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Read Part One of this post here.

Use an Editorial Calendar

Knowing what you are going to write and when you are going to write makes it easy to get started. Every Sunday, I sit down with Evernote and I write out a weekly editorial calendar.

I start with a working title for the blog post. Sometimes this is easier than others. Sometimes I have to write the complete idea before I can title the post, other times my original idea is just the title of the post. On the editorial calendar, I just use something as a title.

I usually add three points or three of four questions that I want the post to answer to my editorial calendar. I add these points or questions to the editorial calendar in parentheses. It is amazing how well your mind works when you give it a question to answer; sometimes a post almost writes itself.

When I sit down to write, I look at the editorial calendar, type the title of the post and the three questions or bullet points down the page, and I write.

But the editorial calendar isn’t the most important factor in being productive as a writer.

Write Before the World Makes Demands of You

I wake up every morning at 5:00 AM.

I have spoken to a bunch of authors, and I have read a lot about writing and the creative process. Almost to a person, authors write very early in the morning. I have asked them why they write so early, some rising as early as 3:00 AM to write, and few of them have been able to tell me anything more than it is just easier. I think I know the answer.

No one wants your time or attention at 5:00 AM. No one.

It is easier to write when you don’t have all of the distractions that will most certainly demand your attention as the day begins. But maybe the most important factor is that when you wake up your brain is clean. Your mind isn’t bogged down and cluttered with the millions of things it is normally cluttered with once the world starts making demands of you.

My coffee pot starts at 5:15 AM, so when my alarm goes off, I can walk straight to the kitchen grab a giant cup of coffee, and head to the office to write. I write from about 5:30 AM to 7:00 AM.

My friend, Charlie Green, recently introduced me to Ommwriter. I used to write in Microsoft Word, but Ommwriter darkens your screen, eliminating everything but a space to write. It also plays some sort of meditative music through my headphones. It eliminates anything that would distract you from simply writing, and that makes it the killer app for getting down to business.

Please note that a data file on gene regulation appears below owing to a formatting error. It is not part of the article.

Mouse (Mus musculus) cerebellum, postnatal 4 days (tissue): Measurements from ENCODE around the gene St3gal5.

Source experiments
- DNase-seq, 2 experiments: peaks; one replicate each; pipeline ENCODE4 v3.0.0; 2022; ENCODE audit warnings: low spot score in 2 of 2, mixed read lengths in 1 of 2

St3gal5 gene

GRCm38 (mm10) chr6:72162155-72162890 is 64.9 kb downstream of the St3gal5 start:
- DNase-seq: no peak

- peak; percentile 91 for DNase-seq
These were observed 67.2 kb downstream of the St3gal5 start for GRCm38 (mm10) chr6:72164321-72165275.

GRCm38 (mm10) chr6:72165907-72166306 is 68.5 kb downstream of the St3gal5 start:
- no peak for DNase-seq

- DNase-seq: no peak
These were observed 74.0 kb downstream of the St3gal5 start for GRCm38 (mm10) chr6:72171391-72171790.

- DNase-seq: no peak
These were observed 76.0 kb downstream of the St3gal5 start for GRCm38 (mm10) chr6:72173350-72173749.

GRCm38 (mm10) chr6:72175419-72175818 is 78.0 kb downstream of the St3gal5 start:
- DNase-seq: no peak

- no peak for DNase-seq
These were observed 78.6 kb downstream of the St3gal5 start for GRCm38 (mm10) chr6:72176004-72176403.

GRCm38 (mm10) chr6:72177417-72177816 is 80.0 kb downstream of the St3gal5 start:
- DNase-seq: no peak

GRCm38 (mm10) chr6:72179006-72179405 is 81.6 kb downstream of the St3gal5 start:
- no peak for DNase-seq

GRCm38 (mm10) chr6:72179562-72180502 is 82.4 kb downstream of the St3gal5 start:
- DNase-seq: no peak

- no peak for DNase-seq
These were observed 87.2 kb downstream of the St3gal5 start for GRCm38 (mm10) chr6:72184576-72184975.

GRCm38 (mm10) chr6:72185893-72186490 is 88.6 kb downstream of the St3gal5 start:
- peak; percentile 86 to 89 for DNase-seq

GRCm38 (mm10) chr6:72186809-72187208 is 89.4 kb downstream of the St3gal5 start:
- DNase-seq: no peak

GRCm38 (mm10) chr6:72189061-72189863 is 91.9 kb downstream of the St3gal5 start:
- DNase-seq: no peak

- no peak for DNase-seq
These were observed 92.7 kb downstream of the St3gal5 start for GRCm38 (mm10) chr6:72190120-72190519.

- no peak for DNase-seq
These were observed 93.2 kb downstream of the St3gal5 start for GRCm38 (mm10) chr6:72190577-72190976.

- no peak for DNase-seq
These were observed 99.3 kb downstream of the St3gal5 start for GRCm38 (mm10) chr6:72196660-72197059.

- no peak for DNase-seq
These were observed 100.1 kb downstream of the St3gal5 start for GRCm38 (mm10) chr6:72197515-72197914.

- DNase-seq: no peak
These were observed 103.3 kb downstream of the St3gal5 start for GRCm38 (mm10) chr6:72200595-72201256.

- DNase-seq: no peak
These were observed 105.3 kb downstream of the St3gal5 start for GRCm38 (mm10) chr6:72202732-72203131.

Edit Later

I watch just one hour of television a week, so I have time to edit during the evenings.

I didn’t use to separate the writing and editing process. Because I didn’t, I feel like my writing suffered. I like to write, then put the writing down and come back to it later to edit it. Something that looked and sounded right to me in the morning sometimes doesn’t make any sense at all later in the day.

Writing and editing are two very different processes. Writing is creative and I have the best luck when I don’t interrupt that process; when I am writing, I write.

Editing is a judgmental process, not a creative process. When I edit later, I don’t have to be in the same creative space, and I can just read the post aloud to determine what I need to rewrite or edit. My sentences are still too long and complex, and I am still too wordy. But I think my work is better when I edit after I have given the post time to sit. I still use Microsoft Word to edit my posts.


How much easier is it to write if you have an outline or a sketch?

Do you write and edit at the same time, or do you separate the processes? Do find that editing interrupts the creative process?

What is the best time to concentrate and focus on your creative work?

Sales 2011
Post by Anthony Iannarino on April 8, 2011

Written and edited by human brains and human hands.

Anthony Iannarino
Anthony Iannarino is a writer, an author of four books on the modern sales approach, an international speaker, and an entrepreneur. Anthony posts here daily.
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